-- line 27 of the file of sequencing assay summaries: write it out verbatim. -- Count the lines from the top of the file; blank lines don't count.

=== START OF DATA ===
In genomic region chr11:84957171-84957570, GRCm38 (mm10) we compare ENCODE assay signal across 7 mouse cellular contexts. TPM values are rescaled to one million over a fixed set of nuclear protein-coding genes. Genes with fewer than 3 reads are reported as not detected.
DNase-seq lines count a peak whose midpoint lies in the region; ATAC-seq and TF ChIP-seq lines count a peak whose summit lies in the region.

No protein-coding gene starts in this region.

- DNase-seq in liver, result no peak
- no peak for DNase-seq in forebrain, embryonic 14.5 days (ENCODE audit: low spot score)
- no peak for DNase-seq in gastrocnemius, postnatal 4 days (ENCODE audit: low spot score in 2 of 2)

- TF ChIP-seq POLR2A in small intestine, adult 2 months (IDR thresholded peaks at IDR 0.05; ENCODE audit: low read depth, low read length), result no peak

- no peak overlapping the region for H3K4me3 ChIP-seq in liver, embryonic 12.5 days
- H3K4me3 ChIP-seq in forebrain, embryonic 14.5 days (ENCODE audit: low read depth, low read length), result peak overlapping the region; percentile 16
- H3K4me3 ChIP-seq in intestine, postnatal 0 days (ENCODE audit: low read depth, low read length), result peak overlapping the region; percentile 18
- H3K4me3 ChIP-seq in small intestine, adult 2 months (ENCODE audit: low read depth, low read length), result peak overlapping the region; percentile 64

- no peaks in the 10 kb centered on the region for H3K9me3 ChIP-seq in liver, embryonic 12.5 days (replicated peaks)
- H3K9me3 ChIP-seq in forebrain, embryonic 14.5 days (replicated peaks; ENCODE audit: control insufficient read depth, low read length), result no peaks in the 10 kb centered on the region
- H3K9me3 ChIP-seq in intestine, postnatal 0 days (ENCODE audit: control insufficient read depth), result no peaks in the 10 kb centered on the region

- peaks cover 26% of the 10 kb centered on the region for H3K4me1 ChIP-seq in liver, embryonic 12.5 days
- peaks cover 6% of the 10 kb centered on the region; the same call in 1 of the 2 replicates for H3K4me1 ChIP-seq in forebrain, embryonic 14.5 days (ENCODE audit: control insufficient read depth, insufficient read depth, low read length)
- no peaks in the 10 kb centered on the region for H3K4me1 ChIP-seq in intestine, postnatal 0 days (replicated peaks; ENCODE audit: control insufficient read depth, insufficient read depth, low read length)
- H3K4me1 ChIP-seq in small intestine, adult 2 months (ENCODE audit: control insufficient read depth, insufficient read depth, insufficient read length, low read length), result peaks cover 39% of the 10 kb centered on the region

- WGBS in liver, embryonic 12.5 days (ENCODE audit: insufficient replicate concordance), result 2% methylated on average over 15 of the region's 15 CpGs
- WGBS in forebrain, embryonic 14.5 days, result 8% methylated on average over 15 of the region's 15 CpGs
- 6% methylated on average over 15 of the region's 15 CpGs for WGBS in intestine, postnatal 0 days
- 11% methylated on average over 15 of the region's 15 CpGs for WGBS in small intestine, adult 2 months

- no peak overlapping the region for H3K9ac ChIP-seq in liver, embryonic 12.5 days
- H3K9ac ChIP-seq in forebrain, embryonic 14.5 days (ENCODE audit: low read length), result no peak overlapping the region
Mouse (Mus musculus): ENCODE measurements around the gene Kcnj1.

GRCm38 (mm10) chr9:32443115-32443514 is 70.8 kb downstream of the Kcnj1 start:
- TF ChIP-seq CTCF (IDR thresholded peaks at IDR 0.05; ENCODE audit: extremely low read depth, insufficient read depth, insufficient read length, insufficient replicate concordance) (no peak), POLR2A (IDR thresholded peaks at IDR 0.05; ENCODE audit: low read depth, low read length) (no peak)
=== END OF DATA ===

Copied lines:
- TF ChIP-seq CTCF (IDR thresholded peaks at IDR 0.05; ENCODE audit: extremely low read depth, insufficient read depth, insufficient read length, insufficient replicate concordance) (no peak), POLR2A (IDR thresholded peaks at IDR 0.05; ENCODE audit: low read depth, low read length) (no peak)